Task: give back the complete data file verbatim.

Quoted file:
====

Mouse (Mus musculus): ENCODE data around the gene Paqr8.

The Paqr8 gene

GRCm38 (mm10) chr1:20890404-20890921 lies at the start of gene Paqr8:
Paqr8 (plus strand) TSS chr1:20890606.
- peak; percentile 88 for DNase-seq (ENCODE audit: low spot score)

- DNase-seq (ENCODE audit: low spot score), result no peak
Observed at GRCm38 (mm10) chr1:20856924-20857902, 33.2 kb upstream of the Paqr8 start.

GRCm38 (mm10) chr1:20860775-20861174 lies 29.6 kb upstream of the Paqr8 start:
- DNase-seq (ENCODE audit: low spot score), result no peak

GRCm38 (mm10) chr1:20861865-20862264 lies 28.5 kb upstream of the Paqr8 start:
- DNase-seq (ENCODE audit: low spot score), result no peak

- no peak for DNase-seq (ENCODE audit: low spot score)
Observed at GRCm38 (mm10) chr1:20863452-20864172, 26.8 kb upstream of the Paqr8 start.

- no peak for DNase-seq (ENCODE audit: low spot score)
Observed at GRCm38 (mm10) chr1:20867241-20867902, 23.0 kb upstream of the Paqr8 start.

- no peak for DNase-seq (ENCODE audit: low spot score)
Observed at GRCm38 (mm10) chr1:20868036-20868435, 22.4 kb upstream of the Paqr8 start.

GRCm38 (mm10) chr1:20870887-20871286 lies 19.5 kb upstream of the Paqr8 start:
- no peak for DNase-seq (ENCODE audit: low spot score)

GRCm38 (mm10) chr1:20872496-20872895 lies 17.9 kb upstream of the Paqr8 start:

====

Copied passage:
Mouse (Mus musculus): ENCODE data around the gene Paqr8.

The Paqr8 gene

GRCm38 (mm10) chr1:20890404-20890921 lies at the start of gene Paqr8:
Paqr8 (plus strand) TSS chr1:20890606.
- peak; percentile 88 for DNase-seq (ENCODE audit: low spot score)

- DNase-seq (ENCODE audit: low spot score), result no peak
Observed at GRCm38 (mm10) chr1:20856924-20857902, 33.2 kb upstream of the Paqr8 start.

GRCm38 (mm10) chr1:20860775-20861174 lies 29.6 kb upstream of the Paqr8 start:
- DNase-seq (ENCODE audit: low spot score), result no peak

GRCm38 (mm10) chr1:20861865-20862264 lies 28.5 kb upstream of the Paqr8 start:
- DNase-seq (ENCODE audit: low spot score), result no peak

- no peak for DNase-seq (ENCODE audit: low spot score)
Observed at GRCm38 (mm10) chr1:20863452-20864172, 26.8 kb upstream of the Paqr8 start.

- no peak for DNase-seq (ENCODE audit: low spot score)
Observed at GRCm38 (mm10) chr1:20867241-20867902, 23.0 kb upstream of the Paqr8 start.

- no peak for DNase-seq (ENCODE audit: low spot score)
Observed at GRCm38 (mm10) chr1:20868036-20868435, 22.4 kb upstream of the Paqr8 start.

GRCm38 (mm10) chr1:20870887-20871286 lies 19.5 kb upstream of the Paqr8 start:
- no peak for DNase-seq (ENCODE audit: low spot score)

GRCm38 (mm10) chr1:20872496-20872895 lies 17.9 kb upstream of the Paqr8 start: